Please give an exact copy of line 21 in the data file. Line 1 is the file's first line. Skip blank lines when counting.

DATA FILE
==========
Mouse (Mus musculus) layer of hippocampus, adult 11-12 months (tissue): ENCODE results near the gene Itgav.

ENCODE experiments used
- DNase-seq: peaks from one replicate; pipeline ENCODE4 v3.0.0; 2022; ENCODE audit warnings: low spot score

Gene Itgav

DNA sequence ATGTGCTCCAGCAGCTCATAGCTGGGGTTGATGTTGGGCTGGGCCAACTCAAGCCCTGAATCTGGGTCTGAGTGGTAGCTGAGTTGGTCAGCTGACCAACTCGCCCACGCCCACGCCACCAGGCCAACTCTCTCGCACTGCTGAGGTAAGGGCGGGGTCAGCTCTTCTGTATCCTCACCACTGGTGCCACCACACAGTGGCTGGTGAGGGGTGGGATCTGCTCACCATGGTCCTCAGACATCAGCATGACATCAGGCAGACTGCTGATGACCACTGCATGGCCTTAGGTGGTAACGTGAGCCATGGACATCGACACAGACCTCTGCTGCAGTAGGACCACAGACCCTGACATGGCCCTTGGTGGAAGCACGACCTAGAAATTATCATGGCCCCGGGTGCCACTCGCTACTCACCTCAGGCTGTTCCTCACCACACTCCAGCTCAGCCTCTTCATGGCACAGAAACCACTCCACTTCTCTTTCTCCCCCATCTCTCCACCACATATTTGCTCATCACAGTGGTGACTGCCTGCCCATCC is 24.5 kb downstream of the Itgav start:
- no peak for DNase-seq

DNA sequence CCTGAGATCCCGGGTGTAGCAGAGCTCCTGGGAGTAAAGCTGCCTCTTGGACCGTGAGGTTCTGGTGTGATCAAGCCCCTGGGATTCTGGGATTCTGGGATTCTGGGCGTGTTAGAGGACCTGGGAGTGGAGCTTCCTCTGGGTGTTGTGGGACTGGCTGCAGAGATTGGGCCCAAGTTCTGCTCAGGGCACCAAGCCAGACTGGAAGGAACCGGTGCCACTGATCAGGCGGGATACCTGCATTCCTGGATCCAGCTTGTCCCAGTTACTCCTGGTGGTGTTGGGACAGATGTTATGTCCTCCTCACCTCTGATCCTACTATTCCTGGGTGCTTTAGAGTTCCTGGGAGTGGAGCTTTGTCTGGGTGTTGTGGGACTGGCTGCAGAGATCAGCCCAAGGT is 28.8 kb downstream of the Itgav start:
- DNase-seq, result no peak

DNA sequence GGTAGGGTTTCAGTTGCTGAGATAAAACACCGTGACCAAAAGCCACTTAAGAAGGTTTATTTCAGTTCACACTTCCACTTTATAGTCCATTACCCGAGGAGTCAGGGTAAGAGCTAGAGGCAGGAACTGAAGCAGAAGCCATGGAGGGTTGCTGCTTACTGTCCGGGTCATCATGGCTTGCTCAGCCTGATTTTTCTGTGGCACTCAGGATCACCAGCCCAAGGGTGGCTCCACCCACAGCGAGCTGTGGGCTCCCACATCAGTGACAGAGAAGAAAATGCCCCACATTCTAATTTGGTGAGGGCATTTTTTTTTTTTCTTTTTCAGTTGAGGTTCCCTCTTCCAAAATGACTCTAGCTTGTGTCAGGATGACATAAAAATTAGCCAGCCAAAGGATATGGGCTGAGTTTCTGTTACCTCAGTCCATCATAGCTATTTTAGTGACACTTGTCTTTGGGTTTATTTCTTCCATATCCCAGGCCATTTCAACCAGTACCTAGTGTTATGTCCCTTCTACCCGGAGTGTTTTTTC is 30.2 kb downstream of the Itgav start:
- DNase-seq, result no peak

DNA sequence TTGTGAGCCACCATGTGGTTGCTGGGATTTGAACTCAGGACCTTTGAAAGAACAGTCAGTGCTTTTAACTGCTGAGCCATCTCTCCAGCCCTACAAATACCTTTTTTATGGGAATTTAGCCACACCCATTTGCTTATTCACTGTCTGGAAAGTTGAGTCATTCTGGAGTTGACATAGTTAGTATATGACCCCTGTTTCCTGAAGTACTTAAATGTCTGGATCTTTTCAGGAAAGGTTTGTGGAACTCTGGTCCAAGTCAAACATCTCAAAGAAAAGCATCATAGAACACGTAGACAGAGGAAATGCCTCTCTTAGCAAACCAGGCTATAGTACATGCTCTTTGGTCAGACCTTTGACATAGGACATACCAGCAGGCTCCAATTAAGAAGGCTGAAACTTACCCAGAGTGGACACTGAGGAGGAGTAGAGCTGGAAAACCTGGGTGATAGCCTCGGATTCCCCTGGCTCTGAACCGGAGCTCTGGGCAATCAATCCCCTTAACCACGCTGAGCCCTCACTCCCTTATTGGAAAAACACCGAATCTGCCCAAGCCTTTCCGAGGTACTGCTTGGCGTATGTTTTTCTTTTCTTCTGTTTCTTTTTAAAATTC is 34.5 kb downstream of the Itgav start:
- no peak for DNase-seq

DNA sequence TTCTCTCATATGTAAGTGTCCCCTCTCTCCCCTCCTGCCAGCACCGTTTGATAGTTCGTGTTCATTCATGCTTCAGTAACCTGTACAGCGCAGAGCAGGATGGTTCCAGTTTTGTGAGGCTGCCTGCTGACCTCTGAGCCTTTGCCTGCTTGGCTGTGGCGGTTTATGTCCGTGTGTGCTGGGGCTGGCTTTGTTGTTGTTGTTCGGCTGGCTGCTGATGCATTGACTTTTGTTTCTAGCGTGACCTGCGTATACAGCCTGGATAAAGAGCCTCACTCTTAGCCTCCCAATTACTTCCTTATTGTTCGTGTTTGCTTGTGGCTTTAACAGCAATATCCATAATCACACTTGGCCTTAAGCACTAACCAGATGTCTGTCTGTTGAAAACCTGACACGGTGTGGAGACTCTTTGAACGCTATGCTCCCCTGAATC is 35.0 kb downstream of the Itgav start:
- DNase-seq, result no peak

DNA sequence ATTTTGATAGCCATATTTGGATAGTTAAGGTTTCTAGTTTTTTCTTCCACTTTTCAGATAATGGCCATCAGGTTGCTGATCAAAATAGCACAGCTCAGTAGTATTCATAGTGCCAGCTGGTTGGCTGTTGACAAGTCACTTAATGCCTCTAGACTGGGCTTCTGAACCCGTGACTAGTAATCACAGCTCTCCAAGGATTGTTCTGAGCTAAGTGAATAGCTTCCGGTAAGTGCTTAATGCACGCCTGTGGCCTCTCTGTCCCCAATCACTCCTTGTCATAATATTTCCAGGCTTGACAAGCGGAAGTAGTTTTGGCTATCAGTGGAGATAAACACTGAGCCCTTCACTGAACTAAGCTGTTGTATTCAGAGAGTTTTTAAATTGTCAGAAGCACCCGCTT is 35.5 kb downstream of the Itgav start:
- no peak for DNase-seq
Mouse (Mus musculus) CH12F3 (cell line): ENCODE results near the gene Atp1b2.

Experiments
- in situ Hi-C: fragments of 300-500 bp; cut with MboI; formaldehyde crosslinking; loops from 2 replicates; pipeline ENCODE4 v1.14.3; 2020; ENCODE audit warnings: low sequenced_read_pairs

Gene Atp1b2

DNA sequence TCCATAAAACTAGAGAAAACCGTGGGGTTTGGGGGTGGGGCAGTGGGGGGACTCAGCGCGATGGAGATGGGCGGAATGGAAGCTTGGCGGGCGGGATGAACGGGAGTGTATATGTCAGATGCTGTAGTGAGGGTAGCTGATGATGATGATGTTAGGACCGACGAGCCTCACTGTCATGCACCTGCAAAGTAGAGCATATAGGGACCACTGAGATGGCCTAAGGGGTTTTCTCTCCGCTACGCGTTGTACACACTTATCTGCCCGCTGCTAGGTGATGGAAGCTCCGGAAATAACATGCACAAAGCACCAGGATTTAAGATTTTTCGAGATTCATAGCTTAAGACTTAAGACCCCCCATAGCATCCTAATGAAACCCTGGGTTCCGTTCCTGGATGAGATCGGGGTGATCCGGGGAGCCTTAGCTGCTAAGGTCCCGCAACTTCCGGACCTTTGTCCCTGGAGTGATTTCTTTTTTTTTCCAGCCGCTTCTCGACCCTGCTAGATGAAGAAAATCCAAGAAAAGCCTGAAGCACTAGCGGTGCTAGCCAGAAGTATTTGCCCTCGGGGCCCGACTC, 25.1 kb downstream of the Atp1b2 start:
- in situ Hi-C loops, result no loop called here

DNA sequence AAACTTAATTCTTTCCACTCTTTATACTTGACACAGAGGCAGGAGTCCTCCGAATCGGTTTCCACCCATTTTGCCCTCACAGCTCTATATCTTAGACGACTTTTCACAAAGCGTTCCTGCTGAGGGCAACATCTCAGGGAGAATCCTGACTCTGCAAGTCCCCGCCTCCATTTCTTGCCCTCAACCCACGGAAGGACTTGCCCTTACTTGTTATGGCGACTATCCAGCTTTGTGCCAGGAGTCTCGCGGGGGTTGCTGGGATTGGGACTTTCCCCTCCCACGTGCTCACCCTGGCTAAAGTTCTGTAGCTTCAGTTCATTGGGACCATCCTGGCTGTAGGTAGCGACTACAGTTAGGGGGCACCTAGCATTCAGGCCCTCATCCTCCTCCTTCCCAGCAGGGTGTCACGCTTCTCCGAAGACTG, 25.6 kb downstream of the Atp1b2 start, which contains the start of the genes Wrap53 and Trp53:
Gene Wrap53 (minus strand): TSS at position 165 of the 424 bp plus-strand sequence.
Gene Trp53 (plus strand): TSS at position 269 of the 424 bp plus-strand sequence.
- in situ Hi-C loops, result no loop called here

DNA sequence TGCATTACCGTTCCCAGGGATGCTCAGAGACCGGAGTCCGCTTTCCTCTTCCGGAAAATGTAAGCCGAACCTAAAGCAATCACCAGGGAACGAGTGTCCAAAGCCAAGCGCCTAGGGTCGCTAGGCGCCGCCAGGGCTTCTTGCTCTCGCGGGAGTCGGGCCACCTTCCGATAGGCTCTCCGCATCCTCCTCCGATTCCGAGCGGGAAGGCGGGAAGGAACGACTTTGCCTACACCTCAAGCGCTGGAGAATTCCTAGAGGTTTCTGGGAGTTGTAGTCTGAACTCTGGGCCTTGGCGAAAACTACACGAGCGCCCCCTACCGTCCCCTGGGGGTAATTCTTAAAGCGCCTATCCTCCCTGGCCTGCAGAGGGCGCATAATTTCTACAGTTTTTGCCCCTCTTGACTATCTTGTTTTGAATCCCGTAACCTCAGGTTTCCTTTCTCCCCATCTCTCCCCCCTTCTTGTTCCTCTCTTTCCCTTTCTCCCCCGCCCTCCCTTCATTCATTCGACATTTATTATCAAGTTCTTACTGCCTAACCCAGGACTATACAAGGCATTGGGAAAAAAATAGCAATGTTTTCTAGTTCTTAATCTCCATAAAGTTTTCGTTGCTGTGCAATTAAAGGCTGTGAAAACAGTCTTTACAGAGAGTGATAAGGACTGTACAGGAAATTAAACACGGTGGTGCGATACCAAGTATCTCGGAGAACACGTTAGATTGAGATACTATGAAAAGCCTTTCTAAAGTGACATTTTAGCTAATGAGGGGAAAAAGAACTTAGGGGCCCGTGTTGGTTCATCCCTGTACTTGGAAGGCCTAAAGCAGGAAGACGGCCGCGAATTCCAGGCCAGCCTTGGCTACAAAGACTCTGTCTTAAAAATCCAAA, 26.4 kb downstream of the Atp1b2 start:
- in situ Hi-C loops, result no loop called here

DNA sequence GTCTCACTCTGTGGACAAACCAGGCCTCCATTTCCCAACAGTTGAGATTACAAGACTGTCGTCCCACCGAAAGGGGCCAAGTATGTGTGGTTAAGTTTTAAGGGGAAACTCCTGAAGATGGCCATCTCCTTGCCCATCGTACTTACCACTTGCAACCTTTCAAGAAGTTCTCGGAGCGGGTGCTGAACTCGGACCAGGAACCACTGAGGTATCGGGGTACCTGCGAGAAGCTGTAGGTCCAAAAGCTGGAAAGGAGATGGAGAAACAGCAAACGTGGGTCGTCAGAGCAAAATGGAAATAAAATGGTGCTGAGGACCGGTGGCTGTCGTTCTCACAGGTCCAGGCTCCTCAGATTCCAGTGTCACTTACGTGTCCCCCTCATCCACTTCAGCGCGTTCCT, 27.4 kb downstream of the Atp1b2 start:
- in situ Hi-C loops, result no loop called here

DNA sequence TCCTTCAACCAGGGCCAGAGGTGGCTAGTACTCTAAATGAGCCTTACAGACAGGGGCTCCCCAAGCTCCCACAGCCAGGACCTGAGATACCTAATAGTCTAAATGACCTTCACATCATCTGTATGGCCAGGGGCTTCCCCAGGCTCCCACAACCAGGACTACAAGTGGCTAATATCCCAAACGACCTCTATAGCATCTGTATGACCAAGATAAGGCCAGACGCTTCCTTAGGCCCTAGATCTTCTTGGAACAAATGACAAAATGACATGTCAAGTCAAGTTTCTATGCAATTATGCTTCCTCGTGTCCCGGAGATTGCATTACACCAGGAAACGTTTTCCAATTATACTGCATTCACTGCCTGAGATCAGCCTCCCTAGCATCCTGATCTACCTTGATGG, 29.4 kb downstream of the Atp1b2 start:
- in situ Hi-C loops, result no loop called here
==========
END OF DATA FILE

DNA sequence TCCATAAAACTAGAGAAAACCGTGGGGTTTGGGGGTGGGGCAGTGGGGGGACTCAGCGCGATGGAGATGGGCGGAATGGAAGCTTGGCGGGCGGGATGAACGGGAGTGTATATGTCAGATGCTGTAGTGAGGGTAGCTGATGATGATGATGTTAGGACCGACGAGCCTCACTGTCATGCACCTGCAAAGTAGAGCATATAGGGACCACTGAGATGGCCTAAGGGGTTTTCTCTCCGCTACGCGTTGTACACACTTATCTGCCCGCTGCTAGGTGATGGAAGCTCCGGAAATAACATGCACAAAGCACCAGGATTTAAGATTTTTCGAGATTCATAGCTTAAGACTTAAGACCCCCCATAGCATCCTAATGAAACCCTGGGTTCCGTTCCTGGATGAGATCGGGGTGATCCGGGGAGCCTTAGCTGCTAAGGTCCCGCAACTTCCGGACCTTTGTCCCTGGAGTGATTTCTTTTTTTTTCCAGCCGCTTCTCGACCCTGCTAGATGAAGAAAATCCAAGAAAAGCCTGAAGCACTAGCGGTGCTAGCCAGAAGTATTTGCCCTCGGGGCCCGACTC, 25.1 kb downstream of the Atp1b2 start: